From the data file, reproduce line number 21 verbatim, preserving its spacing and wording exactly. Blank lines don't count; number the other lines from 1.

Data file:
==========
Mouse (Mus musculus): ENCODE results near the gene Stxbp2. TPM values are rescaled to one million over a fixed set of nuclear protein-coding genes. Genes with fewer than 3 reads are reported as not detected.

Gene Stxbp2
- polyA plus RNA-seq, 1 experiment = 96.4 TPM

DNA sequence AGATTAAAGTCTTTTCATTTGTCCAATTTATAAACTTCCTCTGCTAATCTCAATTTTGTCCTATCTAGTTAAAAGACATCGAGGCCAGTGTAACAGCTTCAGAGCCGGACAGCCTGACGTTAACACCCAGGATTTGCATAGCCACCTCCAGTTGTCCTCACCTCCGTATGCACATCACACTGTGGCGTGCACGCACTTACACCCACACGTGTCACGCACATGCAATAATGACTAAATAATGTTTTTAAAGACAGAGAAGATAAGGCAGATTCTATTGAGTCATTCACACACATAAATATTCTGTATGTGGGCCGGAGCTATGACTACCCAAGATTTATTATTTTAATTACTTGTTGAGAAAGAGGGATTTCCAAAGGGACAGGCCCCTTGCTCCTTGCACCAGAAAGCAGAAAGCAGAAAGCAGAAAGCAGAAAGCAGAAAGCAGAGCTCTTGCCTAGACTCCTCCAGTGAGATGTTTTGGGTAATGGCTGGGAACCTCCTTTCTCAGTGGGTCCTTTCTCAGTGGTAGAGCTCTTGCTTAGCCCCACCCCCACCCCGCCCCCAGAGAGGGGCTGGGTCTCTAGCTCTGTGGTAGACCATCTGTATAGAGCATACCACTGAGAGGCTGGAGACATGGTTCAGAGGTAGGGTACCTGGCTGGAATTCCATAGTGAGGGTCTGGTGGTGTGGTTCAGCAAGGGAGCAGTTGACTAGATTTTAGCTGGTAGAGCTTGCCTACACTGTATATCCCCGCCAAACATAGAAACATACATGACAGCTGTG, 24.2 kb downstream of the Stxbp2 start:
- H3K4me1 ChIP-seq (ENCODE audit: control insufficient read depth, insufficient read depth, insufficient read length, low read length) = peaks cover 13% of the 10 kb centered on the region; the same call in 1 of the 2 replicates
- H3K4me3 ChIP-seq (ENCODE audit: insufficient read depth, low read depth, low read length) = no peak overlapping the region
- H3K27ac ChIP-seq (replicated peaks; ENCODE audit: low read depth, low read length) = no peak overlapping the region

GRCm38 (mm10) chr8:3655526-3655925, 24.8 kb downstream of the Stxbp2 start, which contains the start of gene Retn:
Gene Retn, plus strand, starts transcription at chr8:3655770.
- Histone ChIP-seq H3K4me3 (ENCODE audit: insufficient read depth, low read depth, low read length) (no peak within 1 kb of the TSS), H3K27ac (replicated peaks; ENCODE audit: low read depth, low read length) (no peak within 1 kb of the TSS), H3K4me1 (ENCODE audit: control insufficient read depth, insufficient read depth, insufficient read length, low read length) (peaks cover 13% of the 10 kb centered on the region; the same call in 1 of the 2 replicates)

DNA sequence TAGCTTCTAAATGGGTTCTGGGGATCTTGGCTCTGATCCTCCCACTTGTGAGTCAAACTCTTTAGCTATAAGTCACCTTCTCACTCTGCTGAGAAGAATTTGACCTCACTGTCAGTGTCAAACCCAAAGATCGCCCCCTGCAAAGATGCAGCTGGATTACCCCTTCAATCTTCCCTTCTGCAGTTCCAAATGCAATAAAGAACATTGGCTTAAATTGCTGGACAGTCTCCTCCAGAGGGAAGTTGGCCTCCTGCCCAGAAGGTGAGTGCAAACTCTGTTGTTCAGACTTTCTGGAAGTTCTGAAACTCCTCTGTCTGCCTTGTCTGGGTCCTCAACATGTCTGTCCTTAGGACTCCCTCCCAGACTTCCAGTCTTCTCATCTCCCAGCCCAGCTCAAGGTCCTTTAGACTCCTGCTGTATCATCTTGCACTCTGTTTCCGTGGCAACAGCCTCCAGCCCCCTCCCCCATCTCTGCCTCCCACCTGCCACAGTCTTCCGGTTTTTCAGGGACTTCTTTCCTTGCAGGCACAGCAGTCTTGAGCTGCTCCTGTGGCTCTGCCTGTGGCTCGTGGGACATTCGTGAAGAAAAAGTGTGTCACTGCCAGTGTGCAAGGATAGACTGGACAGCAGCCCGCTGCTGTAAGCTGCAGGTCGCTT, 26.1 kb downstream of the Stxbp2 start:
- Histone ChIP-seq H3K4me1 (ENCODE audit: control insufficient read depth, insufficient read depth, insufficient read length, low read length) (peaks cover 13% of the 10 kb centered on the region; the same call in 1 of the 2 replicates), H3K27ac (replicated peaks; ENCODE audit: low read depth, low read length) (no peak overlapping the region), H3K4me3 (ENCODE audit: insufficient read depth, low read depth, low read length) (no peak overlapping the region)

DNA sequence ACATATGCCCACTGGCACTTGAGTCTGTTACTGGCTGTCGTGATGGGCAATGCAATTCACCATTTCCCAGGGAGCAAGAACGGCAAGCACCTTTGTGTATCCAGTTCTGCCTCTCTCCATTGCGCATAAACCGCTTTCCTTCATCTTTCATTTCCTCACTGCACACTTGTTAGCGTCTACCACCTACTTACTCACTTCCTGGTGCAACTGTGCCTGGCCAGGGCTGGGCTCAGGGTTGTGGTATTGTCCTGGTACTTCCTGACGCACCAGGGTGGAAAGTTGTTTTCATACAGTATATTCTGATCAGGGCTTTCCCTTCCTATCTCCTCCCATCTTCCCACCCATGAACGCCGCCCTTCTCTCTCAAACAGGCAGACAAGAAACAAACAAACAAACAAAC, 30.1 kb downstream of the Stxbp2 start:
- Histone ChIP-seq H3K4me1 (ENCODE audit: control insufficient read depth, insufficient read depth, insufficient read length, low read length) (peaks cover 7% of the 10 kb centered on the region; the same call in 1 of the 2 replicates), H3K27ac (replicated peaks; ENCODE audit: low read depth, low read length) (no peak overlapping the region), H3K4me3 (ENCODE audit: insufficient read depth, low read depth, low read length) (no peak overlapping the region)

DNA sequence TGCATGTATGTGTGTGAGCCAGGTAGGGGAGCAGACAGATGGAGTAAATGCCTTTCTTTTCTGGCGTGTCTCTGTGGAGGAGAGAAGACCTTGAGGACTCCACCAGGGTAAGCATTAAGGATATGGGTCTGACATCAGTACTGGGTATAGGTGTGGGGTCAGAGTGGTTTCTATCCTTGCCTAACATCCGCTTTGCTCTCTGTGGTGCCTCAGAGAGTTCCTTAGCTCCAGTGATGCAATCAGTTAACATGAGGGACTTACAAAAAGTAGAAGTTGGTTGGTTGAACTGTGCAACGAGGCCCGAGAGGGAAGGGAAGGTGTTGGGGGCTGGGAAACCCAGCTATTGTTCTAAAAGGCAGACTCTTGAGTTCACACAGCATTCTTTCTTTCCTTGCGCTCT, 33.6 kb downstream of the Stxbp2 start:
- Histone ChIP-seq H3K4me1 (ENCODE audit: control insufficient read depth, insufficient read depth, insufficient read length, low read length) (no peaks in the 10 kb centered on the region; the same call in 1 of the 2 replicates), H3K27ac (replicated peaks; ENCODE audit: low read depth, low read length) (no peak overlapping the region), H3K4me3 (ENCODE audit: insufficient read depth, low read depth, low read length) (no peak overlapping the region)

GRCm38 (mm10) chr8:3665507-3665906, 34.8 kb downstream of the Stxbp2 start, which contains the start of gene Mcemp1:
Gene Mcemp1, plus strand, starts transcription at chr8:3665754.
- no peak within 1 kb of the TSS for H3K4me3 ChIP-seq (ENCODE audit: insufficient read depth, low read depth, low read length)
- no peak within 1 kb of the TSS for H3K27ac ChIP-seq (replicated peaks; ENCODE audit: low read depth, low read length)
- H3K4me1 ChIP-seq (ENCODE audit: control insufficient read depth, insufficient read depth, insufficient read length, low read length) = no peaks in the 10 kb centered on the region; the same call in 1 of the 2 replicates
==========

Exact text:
- H3K4me1 ChIP-seq (ENCODE audit: control insufficient read depth, insufficient read depth, insufficient read length, low read length) = no peaks in the 10 kb centered on the region; the same call in 1 of the 2 replicates